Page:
|21 Jun. 2018 ||
NATO highlights role in fighting illicit trade in small arms and light weapons
NATO participated in a UN conference in New York on Wednesday (20 June 2018), focused on fighting the illicit trade in small arms and light weapons. Ms. Eirini Lemos-Maniati, Deputy Director of NATO HQ’s Arms Control, Disarmament and WMD Non-Proliferation Centre, noted that over the years, NATO has helped destroy over 600,000 small arms and light weapons, and more than 160 million rounds of ammunition. NATO’s technical standards also serve as a basis for many international best practices in controlling small arms, light weapons and ammunition stockpiles. NATO’s Partnership for Peace Trust Fund on small arms and light weapons currently covers seven projects with a budget of over 40 million euros.
|03 Apr. 2014 ||
Egyptian desert: new technologies for landmine detection
Egypt is regarded as one of the most contaminated countries in the world in terms of the number of mines and explosive remnants of war scattered across its territory. The issue poses a serious security challenge for local populations and hinders economic development and investment. As a result, large swathes of land are rendered unsafe and unusable.
|17 Apr. 2013 ||
World’s largest demilitarization project boosts industry in Ukraine
The NATO-Partnership Trust Fund project for the destruction of conventional munitions, small arms, light weapons and landmines in Ukraine is making significant progress, but future funding remains a challenge. The project, which was the focus of a conference in the capital Kyiv on 8 April, is helping address the potential threat posed by Ukraine’s large stocks of old and obsolete weapons and ammunition accumulated since the Second World War. It has also boosted Ukrainian industry and created 110 jobs.
|20 Feb. 2013 ||
Project to destroy obsolete munitions in Ukraine enters second phase
A signing ceremony to launch the second phase of a NATO-sponsored project for the destruction of conventional munitions, small arms and light weapons in Ukraine took place in Kyiv on 1 February.
|28 Aug. 2012 ||
NATO sponsors project to help reduce terrorism risk in Mauritania
Mauritania has seen its share of conflict over the years. Its volatile history has left the country with a large stock of Man-Portable Air Defence Systems (MANPADS), shoulder launched surface-to-air missiles, and obsolete munitions that could pose a security risk to the country and to the safety of the public. A NATO Trust Fund project is now working to destroy these stockpiles and prevent them from falling into the hands of terrorists.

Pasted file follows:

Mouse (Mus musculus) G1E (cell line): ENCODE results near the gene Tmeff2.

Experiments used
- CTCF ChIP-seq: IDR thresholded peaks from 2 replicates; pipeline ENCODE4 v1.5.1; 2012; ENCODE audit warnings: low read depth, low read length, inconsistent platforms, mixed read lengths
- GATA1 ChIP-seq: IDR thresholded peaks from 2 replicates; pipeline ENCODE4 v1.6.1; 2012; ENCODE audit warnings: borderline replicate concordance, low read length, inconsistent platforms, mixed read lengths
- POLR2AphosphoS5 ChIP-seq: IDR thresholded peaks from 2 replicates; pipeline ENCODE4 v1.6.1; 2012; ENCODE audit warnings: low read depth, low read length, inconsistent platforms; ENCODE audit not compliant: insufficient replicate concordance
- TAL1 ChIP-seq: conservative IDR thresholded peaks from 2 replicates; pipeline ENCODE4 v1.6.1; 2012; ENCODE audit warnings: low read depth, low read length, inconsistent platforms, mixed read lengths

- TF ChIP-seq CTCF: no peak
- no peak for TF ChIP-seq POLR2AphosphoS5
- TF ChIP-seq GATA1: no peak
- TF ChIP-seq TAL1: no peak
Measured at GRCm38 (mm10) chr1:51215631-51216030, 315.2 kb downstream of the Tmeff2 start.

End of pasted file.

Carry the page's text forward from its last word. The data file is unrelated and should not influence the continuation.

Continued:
|28 Jun. 2012 ||
NATO-sponsored project helps Ukraine destroy dangerous stocks of munitions
Stocks of unused and obsolete munitions pose a serious problem for many countries. Untended depots can be dangerous. In Ukraine, several unplanned explosions at munitions sites have led to loss of life, injury and significant damage. To protect people living near such depots, NATO is sponsoring a project to help safely dispose of the country’s excess munitions.
|07 Oct. 2011 ||
Avoiding tragedy: NATO and Ukraine destroy aging weapons and ammunition
In Ukraine, huge surplus stocks of small arms and light weapons (SALW) and tonnes of aging ammunition could threaten the public’s safety should they fall into the wrong hands or accidentally explode. But with NATO’s help, Ukraine is destroying its excess stocks, having embarked on the world’s largest demilitarisation project through international assistance. A ceremony at NATO Headquarters marked the launch of the project’s second phase on 21 September 2011.
|15 Apr. 2010 ||
EAPC workshop on clearing explosive remnants of war (ERW) with a focus on cluster munitions
The residual effects of war can impede efforts to reconstruct civilian infrastructure for many years after the conflict. All too often, large areas needed for civilian purposes are found to be strewn with unexploded cluster bomblets and other forms of ERW as a result of former military activity. Such concealed dangers represent a hazard to all who live and work on such land. They can kill and maim indiscriminately and thus present a significant challenge to post conflict development and human security.
|30 Jun. 2009 ||
EAPC Workshop on Combating Illicit Brokering in Small Arms and Light Weapons, 1-2 July
Illicit brokering in small arms and light weapons (SALW) to unlawful or illegitimate actors continues to contribute to conflicts, organised crime or other activities. International efforts to combat this problem are strengthening; for example, at the Third United Nations Biennial Meeting of States on SALW in 2008, the subject of illicit brokering was one of four key themes singled out for special consideration by states. A way forward was articulated in the final outcome document of the meeting that emphasised, inter alia, the importance of further development of national legislative and administrative processes that deal with regulating brokering activities in SALW.
|28 May. 2008 ||
Tackling the global threat of small arms and light weapons
Euro-Atlantic Partnership Council countries and the Organization for Security and Co-operation in Europe are co-sponsoring an international conference, which is supported by the United Nations, at NATO Headquarters. The conference focuses on strengthening the role of regional organizations in addressing the global threat posed by the proliferation, illicit trade and use of small arms and light weapons (SALW).